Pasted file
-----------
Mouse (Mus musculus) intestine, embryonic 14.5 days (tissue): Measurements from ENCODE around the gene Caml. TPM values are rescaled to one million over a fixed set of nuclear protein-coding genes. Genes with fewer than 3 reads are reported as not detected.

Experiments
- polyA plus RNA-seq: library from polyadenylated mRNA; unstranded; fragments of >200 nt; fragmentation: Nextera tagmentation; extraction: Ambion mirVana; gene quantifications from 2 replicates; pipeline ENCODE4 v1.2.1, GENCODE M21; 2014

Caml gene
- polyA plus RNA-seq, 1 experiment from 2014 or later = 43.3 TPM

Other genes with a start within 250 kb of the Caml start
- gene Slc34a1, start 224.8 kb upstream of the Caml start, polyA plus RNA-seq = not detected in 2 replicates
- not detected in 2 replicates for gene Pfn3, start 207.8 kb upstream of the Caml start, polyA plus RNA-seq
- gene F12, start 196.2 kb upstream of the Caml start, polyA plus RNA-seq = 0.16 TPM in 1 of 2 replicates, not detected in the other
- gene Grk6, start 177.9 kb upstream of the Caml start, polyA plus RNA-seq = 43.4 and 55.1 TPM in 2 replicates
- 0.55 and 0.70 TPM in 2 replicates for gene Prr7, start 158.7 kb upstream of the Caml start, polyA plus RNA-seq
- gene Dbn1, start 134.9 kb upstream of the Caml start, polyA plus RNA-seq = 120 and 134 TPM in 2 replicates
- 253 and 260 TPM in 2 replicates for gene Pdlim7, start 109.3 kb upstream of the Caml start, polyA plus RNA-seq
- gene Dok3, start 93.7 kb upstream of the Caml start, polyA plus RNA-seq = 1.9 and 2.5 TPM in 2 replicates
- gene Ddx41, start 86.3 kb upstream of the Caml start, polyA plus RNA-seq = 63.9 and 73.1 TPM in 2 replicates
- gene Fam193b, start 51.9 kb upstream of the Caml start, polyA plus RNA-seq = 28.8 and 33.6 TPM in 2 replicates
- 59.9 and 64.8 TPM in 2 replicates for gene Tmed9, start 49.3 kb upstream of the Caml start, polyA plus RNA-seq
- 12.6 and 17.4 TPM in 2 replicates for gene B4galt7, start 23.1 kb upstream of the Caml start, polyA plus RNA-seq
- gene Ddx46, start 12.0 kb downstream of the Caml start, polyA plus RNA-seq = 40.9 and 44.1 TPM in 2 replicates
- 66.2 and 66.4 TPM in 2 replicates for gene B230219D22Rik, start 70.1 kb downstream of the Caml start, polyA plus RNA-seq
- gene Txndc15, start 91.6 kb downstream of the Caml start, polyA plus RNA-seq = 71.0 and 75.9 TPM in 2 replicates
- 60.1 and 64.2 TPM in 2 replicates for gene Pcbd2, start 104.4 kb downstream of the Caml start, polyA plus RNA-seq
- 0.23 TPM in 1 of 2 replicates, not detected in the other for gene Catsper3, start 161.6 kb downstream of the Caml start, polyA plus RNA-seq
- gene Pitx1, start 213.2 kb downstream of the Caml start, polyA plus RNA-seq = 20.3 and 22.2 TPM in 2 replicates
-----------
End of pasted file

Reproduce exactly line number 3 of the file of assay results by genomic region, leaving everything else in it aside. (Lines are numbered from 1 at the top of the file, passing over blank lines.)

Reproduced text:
- polyA plus RNA-seq: library from polyadenylated mRNA; unstranded; fragments of >200 nt; fragmentation: Nextera tagmentation; extraction: Ambion mirVana; gene quantifications from 2 replicates; pipeline ENCODE4 v1.2.1, GENCODE M21; 2014